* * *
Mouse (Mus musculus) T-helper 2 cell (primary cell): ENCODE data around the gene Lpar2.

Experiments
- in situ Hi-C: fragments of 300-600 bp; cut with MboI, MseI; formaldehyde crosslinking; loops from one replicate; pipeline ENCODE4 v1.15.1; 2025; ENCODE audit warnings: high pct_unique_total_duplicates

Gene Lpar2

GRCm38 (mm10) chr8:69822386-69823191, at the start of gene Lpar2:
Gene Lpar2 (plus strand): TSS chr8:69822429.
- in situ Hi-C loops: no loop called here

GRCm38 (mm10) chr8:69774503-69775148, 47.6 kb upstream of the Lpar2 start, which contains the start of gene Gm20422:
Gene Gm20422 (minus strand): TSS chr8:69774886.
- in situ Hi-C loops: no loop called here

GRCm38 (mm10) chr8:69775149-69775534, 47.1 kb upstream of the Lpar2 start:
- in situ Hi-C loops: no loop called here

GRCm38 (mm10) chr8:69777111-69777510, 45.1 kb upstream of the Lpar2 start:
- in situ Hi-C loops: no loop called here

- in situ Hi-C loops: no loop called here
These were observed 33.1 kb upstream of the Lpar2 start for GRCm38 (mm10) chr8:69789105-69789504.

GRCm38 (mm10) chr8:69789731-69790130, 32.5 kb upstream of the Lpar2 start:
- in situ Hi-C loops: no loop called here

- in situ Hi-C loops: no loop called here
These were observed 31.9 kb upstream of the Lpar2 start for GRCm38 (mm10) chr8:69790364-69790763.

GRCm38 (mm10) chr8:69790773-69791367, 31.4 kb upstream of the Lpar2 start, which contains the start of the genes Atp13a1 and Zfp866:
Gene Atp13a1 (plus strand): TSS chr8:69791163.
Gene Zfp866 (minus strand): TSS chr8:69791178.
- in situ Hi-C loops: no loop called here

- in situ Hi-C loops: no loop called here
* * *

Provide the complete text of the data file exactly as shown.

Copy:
Mouse (Mus musculus) T-helper 2 cell (primary cell): ENCODE data around the gene Lpar2.

Experiments
- in situ Hi-C: fragments of 300-600 bp; cut with MboI, MseI; formaldehyde crosslinking; loops from one replicate; pipeline ENCODE4 v1.15.1; 2025; ENCODE audit warnings: high pct_unique_total_duplicates

Gene Lpar2

GRCm38 (mm10) chr8:69822386-69823191, at the start of gene Lpar2:
Gene Lpar2 (plus strand): TSS chr8:69822429.
- in situ Hi-C loops: no loop called here

GRCm38 (mm10) chr8:69774503-69775148, 47.6 kb upstream of the Lpar2 start, which contains the start of gene Gm20422:
Gene Gm20422 (minus strand): TSS chr8:69774886.
- in situ Hi-C loops: no loop called here

GRCm38 (mm10) chr8:69775149-69775534, 47.1 kb upstream of the Lpar2 start:
- in situ Hi-C loops: no loop called here

GRCm38 (mm10) chr8:69777111-69777510, 45.1 kb upstream of the Lpar2 start:
- in situ Hi-C loops: no loop called here

- in situ Hi-C loops: no loop called here
These were observed 33.1 kb upstream of the Lpar2 start for GRCm38 (mm10) chr8:69789105-69789504.

GRCm38 (mm10) chr8:69789731-69790130, 32.5 kb upstream of the Lpar2 start:
- in situ Hi-C loops: no loop called here

- in situ Hi-C loops: no loop called here
These were observed 31.9 kb upstream of the Lpar2 start for GRCm38 (mm10) chr8:69790364-69790763.

GRCm38 (mm10) chr8:69790773-69791367, 31.4 kb upstream of the Lpar2 start, which contains the start of the genes Atp13a1 and Zfp866:
Gene Atp13a1 (plus strand): TSS chr8:69791163.
Gene Zfp866 (minus strand): TSS chr8:69791178.
- in situ Hi-C loops: no loop called here

- in situ Hi-C loops: no loop called here